Regardless, this book has practical challenges that can help you stay accountable to your goals while navigating the emotions that can sometimes overwhelm you when you suffer a temporary lapse in your journey.
Going Dry: My Path to Overcoming Habitual Drinking is a heartfelt memoir that shares the difficult journey of making changes in one’s life. The honest and direct narrative will help those struggling with addiction to feel they are not alone in their battles. So often, we hear about people hitting rock bottom before making life changes; Sean Robinson shares his story, so others know they don’t have to hit bottom before they can make a positive change in their own lives.
Pages: 122 | ASIN : B0BCQRFK3X
Tags: alcoholism, alcoholism recovery, author, book, book recommendations, book review, book reviews, book shelf, bookblogger, books, books to read, ebook, Going Dry, goodreads, indie author, kindle, kobo, literature, memoir, men's helath, nook, novel, read, reader, reading, Sean Robinson, self help, story, true story, writer, writing
Dying For a Drink can be described as a recovery memoir, in which author, Amelia Baker, writes the authentic and very raw account of her fall into alcoholism and prescription drug addiction and her incredibly turbulent recovery journey. Due to the subject matter, this book touches on some challenging topics, including abuse, family turmoil, rehab, suicide, and many more.
Baker unravels her story part by part and exposes the true extent of how life-destroying her addictions were. It becomes evident that her choice of title was not simply a cute usage of a prevalent saying- it was intended literally. It was heartbreaking to read about what Baker went through, and by the end, it felt incredibly uplifting to see what the human spirit can overcome after hitting rock bottom so many times. In the book, Baker goes into depth about all the various support systems she used to overcome her disease, highlighting the importance of her attending AA meetings, as well as the constant support of her friends and family, as well as her faith.
I picked up Baker’s book and was hit immediately by how heavy it was. Of course, this is not an easy topic to write about, nor easy to read, but I think Baker handles the subject beautifully. Through the memoir, she uses a simplistic, matter-of-fact narration style. In parts, it can be incredibly jarring to read about events so traumatic and heartbreaking through a narrative voice void of any emotion. In the book’s foreword, Baker explains that she uses this style simply to cut out the nonsense and anything that would cloud what the book actually is- an admission of truth. While I did struggle with the style at times, I think it made it easier for me to understand Baker’s struggles more. While I don’t think I could ever fully understand the true horror of what she went through, it allowed me to become connected to her fight more. Due to this, I became engrossed in her story incredibly fast.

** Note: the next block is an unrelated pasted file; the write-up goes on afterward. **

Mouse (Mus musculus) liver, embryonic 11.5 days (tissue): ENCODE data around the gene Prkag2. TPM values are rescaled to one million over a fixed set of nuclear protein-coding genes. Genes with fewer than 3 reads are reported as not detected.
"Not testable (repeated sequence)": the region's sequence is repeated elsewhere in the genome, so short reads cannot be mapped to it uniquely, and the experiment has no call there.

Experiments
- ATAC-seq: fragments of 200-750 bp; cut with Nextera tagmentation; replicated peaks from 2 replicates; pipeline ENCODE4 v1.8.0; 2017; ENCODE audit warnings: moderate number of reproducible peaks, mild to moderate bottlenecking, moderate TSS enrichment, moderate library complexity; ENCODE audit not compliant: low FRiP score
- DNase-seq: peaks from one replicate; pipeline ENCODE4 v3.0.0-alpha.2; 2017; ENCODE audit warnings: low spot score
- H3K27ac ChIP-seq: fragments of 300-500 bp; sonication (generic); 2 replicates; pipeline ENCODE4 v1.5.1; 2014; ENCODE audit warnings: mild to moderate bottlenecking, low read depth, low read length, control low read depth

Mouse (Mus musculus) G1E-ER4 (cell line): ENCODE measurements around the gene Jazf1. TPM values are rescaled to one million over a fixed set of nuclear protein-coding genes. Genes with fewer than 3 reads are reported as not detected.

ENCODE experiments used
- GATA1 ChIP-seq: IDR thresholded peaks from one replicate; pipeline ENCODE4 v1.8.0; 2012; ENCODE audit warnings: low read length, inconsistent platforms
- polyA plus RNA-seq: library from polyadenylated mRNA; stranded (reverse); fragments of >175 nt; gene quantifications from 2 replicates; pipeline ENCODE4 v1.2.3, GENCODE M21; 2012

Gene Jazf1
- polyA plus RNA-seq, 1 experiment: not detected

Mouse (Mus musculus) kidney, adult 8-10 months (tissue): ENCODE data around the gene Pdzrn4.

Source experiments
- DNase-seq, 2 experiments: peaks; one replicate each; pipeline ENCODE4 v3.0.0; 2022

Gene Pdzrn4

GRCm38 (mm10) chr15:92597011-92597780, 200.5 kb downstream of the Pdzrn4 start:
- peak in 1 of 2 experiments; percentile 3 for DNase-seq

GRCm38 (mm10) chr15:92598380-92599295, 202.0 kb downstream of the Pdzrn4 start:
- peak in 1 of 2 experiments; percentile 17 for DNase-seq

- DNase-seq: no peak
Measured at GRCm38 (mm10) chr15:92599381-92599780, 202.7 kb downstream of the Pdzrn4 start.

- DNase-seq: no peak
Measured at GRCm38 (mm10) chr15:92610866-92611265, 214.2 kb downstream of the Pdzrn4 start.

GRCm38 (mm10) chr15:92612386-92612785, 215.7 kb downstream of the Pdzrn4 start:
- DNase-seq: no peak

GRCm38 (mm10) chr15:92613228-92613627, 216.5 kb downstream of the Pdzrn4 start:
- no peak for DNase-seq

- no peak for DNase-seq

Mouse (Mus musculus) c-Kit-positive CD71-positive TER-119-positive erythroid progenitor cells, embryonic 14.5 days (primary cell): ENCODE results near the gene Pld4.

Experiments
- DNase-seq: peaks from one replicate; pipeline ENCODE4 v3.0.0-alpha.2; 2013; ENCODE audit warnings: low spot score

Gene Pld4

While I congratulate Baker wholeheartedly for sharing her experience so powerfully, I felt so much frustration reading this book as her recovery was such a rollercoaster. Of course, this is not a criticism of Baker or her writing style whatsoever and is a natural reality of recovery. Just at points in the novel, I found it really hard to continue reading it as it just felt like it would never get better, and the thought of a novel as awful as this one not having a happy ending was really distressing. But perhaps those feelings are probably what Baker wished to illustrate with the novel, that feeling of helplessness that one can never fully recover. If that was her intention, it was done masterfully as I felt that so profoundly while reading it.
Due to the sheer power and depth of the novel’s topics and the narration style that paired perfectly with it, I feel it would be wrong to say I enjoyed a book on such an awful subject matter. Still, I enjoyed seeing Baker manage to overcome her struggles. It was really touching overall.
Dying For a Drink is a powerful memoir about addiction and recovery. A no-nonsense self-help book that is written in direct and plain terminology to bring to light the ups and downs of recovery from addiction, and how it is a lifelong battle.
Pages: 158 | ASIN : B07DYKPQ52
Tags: addiction, alcoholism, alcoholism recovery, Amelia Baker, author, book, book recommendations, book review, book reviews, book shelf, bookblogger, books, books to read, Dying for a Drink, ebook, goodreads, kindle, kobo, literature, memoir, nonfiction, nook, read, reader, reading, self help, story, true story, writer, writing